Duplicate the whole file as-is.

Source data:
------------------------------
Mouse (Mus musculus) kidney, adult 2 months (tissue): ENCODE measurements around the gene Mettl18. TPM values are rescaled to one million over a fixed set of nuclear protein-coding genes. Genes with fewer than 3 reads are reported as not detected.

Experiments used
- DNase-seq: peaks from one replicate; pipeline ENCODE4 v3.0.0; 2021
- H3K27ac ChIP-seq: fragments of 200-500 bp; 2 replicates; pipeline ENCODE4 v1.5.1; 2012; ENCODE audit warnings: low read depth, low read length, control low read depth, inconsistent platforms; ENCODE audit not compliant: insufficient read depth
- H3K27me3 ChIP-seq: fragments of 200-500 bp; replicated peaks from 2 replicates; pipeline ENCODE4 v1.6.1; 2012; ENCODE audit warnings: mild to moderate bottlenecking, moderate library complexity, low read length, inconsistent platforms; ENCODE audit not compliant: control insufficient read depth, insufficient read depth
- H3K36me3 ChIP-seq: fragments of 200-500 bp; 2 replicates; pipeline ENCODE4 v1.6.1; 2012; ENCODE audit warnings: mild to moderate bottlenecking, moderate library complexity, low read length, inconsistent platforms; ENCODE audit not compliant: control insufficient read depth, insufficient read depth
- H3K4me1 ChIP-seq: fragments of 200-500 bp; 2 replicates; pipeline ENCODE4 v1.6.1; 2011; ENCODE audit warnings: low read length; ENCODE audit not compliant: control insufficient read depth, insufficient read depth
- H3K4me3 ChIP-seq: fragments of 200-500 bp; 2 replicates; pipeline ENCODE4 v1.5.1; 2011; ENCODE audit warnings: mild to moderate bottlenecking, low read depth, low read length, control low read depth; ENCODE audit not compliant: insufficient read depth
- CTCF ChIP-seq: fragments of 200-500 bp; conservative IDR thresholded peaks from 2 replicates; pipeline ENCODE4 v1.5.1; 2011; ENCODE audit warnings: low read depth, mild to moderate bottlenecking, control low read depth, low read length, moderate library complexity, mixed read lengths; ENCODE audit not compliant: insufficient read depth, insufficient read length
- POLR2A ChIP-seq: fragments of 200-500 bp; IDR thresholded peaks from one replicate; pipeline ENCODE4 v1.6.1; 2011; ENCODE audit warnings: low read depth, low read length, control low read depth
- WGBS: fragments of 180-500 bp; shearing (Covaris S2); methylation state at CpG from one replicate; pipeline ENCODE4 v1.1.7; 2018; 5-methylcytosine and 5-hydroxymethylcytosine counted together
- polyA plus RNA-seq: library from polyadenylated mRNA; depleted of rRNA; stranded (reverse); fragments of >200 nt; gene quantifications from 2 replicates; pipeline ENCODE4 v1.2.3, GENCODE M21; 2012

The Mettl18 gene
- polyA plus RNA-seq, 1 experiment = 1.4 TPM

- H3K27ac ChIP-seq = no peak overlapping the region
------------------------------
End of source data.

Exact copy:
Mouse (Mus musculus) kidney, adult 2 months (tissue): ENCODE measurements around the gene Mettl18. TPM values are rescaled to one million over a fixed set of nuclear protein-coding genes. Genes with fewer than 3 reads are reported as not detected.

Experiments used
- DNase-seq: peaks from one replicate; pipeline ENCODE4 v3.0.0; 2021
- H3K27ac ChIP-seq: fragments of 200-500 bp; 2 replicates; pipeline ENCODE4 v1.5.1; 2012; ENCODE audit warnings: low read depth, low read length, control low read depth, inconsistent platforms; ENCODE audit not compliant: insufficient read depth
- H3K27me3 ChIP-seq: fragments of 200-500 bp; replicated peaks from 2 replicates; pipeline ENCODE4 v1.6.1; 2012; ENCODE audit warnings: mild to moderate bottlenecking, moderate library complexity, low read length, inconsistent platforms; ENCODE audit not compliant: control insufficient read depth, insufficient read depth
- H3K36me3 ChIP-seq: fragments of 200-500 bp; 2 replicates; pipeline ENCODE4 v1.6.1; 2012; ENCODE audit warnings: mild to moderate bottlenecking, moderate library complexity, low read length, inconsistent platforms; ENCODE audit not compliant: control insufficient read depth, insufficient read depth
- H3K4me1 ChIP-seq: fragments of 200-500 bp; 2 replicates; pipeline ENCODE4 v1.6.1; 2011; ENCODE audit warnings: low read length; ENCODE audit not compliant: control insufficient read depth, insufficient read depth
- H3K4me3 ChIP-seq: fragments of 200-500 bp; 2 replicates; pipeline ENCODE4 v1.5.1; 2011; ENCODE audit warnings: mild to moderate bottlenecking, low read depth, low read length, control low read depth; ENCODE audit not compliant: insufficient read depth
- CTCF ChIP-seq: fragments of 200-500 bp; conservative IDR thresholded peaks from 2 replicates; pipeline ENCODE4 v1.5.1; 2011; ENCODE audit warnings: low read depth, mild to moderate bottlenecking, control low read depth, low read length, moderate library complexity, mixed read lengths; ENCODE audit not compliant: insufficient read depth, insufficient read length
- POLR2A ChIP-seq: fragments of 200-500 bp; IDR thresholded peaks from one replicate; pipeline ENCODE4 v1.6.1; 2011; ENCODE audit warnings: low read depth, low read length, control low read depth
- WGBS: fragments of 180-500 bp; shearing (Covaris S2); methylation state at CpG from one replicate; pipeline ENCODE4 v1.1.7; 2018; 5-methylcytosine and 5-hydroxymethylcytosine counted together
- polyA plus RNA-seq: library from polyadenylated mRNA; depleted of rRNA; stranded (reverse); fragments of >200 nt; gene quantifications from 2 replicates; pipeline ENCODE4 v1.2.3, GENCODE M21; 2012

The Mettl18 gene
- polyA plus RNA-seq, 1 experiment = 1.4 TPM

- H3K27ac ChIP-seq = no peak overlapping the region